As the debate in Washington over gay marriage heats up, some gay rights advocates currently fighting other battles point out that there will still be a long way to go, even after marriage equality is achieved. Troy Stevenson, the director of Garden State Equality, spoke about the issue with The American Prospect:
“The marriage-equality movement gets a lot of press [because] it’s viewed as the glass ceiling, that once we get that done, we’ve achieved equal rights. But that’s not the truth,” Troy says. “In many ways, these smaller battles are more important because they are less understood.” He points to the history of the women’s rights movement as evidence that full equality for homosexuals will not come with the stroke of a pen or a single Supreme Court decision. “After Roe v. Wade, a lot people declared victory and dropped out of the [women’s rights] movement, and now 40 years later they’re fighting the same battles again,” he says. “This is not something that we want to happen in the LGBT community.”
His comments stem from another current fight in in the gay rights movement, over the use of “gay conversion,” or “pray the gay away” therapies.
Gay rights advocates, including the Southern Poverty Law Center (SPLC), are targeting the practice of conversion therapy on the grounds that by perpetuating the belief that homosexuality is a treatable mental disorder, it helps to legitimize discrimination against LGBT people.
Not to mention the fact that these kinds of therapies have been discredited by every major medical, psychiatric, psychological and counseling organization in the U.S. Aside from having been shown to be ineffective, many even consider these therapies to be psychologically damaging and harmful. Despite these facts, the practice has been allowed to continue.
Homosexuality was removed from the American Psychiatric Association’s list of pathological disorders in 1973. But for decades, an ideologically motivated fringe industry has quietly carried on the work of trying to “cure” gay men and women.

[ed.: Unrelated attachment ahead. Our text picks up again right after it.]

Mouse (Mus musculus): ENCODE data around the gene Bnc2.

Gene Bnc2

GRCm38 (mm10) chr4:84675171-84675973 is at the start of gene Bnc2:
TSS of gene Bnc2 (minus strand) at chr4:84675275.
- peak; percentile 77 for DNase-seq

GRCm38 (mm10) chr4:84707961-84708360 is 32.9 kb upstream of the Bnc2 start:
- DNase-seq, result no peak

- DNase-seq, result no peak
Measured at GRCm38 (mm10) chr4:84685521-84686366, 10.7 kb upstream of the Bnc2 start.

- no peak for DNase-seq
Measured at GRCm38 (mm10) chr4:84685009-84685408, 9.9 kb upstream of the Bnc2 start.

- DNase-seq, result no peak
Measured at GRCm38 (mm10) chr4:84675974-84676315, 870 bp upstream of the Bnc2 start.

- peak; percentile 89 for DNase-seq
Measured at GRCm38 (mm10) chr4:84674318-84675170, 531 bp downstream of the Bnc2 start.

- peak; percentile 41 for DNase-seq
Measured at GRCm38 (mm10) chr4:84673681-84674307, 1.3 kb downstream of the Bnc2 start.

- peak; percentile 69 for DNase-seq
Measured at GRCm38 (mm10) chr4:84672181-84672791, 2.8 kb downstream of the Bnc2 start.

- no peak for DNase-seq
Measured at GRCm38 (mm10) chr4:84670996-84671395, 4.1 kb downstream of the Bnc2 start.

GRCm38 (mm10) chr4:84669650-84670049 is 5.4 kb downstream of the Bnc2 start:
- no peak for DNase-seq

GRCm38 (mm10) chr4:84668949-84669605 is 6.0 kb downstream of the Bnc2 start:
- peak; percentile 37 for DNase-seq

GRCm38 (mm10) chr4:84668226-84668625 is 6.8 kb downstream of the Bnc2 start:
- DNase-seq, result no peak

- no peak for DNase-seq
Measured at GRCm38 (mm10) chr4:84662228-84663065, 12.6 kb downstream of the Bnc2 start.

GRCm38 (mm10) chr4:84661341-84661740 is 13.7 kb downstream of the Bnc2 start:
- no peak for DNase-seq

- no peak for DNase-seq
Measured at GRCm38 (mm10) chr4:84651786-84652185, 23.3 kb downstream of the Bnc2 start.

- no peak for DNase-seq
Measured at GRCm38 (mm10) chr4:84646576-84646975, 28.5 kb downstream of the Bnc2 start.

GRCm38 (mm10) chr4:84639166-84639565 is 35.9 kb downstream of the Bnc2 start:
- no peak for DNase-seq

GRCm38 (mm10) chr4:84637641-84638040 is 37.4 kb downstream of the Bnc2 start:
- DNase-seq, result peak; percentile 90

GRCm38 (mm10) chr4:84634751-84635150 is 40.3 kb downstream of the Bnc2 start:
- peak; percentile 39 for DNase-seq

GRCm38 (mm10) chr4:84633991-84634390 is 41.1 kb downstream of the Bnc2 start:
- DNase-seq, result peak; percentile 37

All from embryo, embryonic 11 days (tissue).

Last year though, a bill was introduced in New Jersey that would take a major step towards ending these harmful and fraudulent practices:
Garden State Equality has been coordinating with New Jersey lawmakers to advance legislation that would ban conversion therapy for minors under the age of 18. The bill was introduced last fall by Democratic state Senator Ray Lesniak and is modeled on a similar law in California currently being challenged by proponents of conversion therapy.
The position of the charlatan “therapists” who are spearheading the opposition in California is that the ban violates their right to freedom of speech. Lesniak points out, though, that this argument doesn’t really have a basis in reality.
“There is no scientific basis for this treatment—it’s akin to a chiropractor saying they can cure cancer by manipulating your spine,” he says. “Free speech does not mean anyone licensed to practice therapy can engage in fraudulent speech without being subject to a penalty.”
I couldn’t have possibly put it better, myself, Ray. This is NOT an issue of freedom of speech. It’s an issue of one group of people selling a service that is ineffective, at best, to another group of people, based on a fraudulent claim: that homosexuality is a mental illness, and that it can be “cured.”
Still, gay rights opponents in New Jersey, including the organization Jews Offering New Alternatives for Healing, or JONAH, quickly geared up to make a fight of it in their state, too, enlisting the aid of attorney Charles LiMandri. You remember him, right? He’s the anti-gay attorney who has committed such disgusting displays of public bigotry as calling homosexuality “destructive and pathological,” and threatening a second civil war if same sex marriage becomes legal.
They have been unsuccessful in their opposition to the bill, so far, as it was passed by the New Jersey State Senate last week. Governor Chris Christie still hasn’t signed it, though, saying that it is a complex issue that has him divided:
“I’m of two minds just on this stuff in general. No. 1, I think there should be lots of deference given to parents on raising their children,” Christie said at a news conference Wednesday afternoon. “I don’t – this is a general philosophy, not to his bill – generally, philosophically, on bills that restrict parents’ ability to make decisions on how to care for their children, I’m generally a skeptic of those bills. Now there can always be exceptions to those rules, and this bill may be one of them.”
Here’s my last thought on the issue: these “therapies” are nothing short of psychologically abusive. Sexual orientation is NOT a choice, and therapy practices that maintain that it is, and try to force people to change it do nothing but heap shame, guilt and emotional trauma upon people who have NOTHING WRONG WITH THEM. So, while parental choice issues may be a complex topic, Governor, abuse of minors is not. Stop pretending that it is, just so you can continue toeing the political line.